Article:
Uber’s fight to transport customers in Germany hit yet another roadblock today as it was banned from operating within the country for the second time in 12 months. And this time, if the company breaks the imposed injunction, it can expect to pay a hefty to the tune of $264,825 per violation. [More]
Airports have long been the domain of taxi cabs, limos, and licensed car services. Ride-sharing services haven’t really been able to break that stronghold, though some have tried. But travelers to one of America’s busiest airports may soon have new options as a result of a new arrangement between United Airlines and Uber. [More]
Out of all of the issues that people who drive for ride-sharing services might have, we didn’t imagine this one: wondering whether your next passenger is a cop. Yet Lyft drivers in San Antonio received that warning from the city’s chief of police. Could other cities where these apps are doing battle with governments that regulate taxi medallions do the same? [More]
Earlier this week, we wrote about how taxi drivers in New York City had been caught overcharging passengers to the tune of $8.3 million over the last two years. To remedy the situation, the Taxi & Limousine Commission will be upgrading all cabs to alert passengers whenever their rate increases. [More]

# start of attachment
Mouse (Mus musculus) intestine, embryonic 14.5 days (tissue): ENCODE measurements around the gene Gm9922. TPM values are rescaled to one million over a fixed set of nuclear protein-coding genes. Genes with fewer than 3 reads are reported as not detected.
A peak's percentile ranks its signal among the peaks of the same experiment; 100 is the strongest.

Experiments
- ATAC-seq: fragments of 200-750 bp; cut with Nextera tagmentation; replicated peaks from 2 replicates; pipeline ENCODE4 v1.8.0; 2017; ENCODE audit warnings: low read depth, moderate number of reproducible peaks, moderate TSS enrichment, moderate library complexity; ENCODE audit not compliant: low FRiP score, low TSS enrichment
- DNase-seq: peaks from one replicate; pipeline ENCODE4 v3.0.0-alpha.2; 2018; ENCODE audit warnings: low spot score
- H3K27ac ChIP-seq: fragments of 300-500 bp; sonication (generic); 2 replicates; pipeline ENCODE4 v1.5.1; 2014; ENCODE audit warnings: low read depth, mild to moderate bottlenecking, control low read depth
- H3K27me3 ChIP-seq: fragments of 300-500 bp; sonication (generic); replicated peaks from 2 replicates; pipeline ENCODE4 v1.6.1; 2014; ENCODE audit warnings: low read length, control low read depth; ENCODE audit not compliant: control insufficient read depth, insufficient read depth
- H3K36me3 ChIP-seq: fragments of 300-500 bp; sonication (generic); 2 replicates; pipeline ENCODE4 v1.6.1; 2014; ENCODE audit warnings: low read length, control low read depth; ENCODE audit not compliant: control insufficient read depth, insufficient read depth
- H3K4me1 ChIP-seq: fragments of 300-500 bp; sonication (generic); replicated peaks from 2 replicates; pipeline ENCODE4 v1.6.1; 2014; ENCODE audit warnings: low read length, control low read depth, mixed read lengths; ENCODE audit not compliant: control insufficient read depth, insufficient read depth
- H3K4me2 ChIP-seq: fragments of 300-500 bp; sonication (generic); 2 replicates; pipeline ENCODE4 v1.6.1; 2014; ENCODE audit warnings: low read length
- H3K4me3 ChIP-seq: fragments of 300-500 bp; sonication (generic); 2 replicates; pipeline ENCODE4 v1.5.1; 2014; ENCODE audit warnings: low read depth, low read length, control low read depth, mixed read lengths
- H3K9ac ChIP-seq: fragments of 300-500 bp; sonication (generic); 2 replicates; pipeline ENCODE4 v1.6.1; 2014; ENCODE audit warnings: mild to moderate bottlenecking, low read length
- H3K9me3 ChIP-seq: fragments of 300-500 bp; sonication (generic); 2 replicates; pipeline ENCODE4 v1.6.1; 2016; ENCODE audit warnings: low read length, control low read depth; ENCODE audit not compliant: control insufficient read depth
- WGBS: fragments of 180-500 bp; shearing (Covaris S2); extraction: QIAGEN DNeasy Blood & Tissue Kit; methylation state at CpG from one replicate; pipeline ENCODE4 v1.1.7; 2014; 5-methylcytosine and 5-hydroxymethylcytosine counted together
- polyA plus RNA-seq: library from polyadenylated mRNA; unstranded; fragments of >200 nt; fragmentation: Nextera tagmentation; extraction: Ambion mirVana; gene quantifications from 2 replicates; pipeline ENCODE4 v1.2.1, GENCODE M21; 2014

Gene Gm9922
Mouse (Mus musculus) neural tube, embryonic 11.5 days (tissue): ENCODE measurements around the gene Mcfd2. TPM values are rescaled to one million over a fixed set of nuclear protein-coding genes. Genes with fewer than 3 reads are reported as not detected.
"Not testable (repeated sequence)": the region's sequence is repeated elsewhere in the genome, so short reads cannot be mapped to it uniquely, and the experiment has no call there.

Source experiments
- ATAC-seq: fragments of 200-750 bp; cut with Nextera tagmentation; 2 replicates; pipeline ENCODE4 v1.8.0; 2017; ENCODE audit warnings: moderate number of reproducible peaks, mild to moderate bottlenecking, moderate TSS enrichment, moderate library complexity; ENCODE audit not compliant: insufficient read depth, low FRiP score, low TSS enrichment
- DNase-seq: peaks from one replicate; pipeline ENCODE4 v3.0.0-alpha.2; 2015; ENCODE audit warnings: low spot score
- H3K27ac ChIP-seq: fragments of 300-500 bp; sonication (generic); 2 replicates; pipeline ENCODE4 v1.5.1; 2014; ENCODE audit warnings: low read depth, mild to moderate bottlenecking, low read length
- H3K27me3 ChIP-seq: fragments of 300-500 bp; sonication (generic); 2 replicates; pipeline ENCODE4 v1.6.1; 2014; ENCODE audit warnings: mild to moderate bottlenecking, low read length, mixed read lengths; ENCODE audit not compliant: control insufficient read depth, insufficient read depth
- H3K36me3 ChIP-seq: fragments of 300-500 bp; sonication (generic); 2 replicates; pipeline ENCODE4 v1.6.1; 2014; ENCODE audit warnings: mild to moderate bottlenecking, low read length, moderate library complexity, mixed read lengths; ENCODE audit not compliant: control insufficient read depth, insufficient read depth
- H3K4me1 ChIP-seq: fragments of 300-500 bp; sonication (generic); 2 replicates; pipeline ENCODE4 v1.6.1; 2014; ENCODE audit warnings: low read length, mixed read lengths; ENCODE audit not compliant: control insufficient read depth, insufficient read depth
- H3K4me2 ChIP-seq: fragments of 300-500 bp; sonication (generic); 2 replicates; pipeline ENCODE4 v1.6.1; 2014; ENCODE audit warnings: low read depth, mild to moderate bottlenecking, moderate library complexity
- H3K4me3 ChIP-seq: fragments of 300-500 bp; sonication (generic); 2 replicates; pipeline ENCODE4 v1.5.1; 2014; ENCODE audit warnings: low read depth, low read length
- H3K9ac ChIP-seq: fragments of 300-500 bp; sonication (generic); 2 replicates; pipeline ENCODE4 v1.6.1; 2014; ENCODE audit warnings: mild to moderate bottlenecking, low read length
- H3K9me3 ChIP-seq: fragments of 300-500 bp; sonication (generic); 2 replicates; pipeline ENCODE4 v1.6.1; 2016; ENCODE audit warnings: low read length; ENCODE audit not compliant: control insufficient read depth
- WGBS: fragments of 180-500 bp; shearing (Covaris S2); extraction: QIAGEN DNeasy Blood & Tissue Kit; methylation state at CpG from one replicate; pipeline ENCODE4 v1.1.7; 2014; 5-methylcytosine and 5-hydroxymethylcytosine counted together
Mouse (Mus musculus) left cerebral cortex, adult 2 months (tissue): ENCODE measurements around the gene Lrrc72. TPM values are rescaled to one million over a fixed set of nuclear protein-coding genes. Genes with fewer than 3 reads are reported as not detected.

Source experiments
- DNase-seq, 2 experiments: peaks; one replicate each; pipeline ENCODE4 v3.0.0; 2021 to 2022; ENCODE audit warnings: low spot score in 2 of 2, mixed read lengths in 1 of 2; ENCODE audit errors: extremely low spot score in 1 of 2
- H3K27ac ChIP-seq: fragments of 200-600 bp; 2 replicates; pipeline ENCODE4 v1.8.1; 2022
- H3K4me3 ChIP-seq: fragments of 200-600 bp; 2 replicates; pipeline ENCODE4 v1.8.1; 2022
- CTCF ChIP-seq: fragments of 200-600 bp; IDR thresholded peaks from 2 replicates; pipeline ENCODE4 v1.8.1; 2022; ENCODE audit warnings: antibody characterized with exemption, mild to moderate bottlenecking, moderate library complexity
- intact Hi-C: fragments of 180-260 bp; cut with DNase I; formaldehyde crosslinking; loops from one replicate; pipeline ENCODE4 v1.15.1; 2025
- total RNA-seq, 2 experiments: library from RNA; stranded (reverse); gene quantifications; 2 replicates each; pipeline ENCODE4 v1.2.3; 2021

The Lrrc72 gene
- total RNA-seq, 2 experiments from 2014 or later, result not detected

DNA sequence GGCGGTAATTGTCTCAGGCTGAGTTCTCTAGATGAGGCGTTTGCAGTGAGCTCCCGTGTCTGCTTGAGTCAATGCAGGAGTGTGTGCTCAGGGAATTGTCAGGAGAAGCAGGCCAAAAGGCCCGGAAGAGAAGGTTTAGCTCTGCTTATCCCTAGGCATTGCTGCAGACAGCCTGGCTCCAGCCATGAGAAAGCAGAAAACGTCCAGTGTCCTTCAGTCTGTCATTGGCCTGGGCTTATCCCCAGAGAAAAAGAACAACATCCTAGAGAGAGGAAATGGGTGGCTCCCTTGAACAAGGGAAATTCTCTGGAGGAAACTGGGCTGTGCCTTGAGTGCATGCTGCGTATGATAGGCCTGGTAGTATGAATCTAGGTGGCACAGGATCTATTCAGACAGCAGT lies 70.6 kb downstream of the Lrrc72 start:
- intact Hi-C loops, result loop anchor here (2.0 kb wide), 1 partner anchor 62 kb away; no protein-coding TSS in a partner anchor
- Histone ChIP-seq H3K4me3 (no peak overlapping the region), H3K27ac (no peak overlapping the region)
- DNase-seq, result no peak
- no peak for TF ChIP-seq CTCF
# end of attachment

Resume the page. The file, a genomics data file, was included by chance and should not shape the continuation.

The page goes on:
If you’ve ever taken a cab in New York City and thought, “Wow, that seemed to be more expensive than it should have been,” there’s a chance you might have been right. The city’s Taxi & Limousine Commission has recently admitted that, in just the past two years, drivers have overcharged passengers to the tune of $8.3 million. [More]
We’re not like, positive or anything, but we doubt there’s a law that says you have to give your iPod to a cab driver if your credit card is declined. The New York Post says that a woman was forced, by JFK Airport Police, to hand over her iPod or be “taken downtown.”
Fantastic pack of commercials for “The World of Comedy International Film Festival.” Perfectly satirizes film festival preening, wherein artsy reporters intensely interview the makers of an a slapstick comedy as if they were auteurs.